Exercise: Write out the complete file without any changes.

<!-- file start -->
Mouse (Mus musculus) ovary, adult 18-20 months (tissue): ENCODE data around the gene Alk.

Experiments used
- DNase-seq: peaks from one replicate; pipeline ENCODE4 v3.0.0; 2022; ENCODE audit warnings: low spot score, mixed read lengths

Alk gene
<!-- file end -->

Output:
Mouse (Mus musculus) ovary, adult 18-20 months (tissue): ENCODE data around the gene Alk.

Experiments used
- DNase-seq: peaks from one replicate; pipeline ENCODE4 v3.0.0; 2022; ENCODE audit warnings: low spot score, mixed read lengths

Alk gene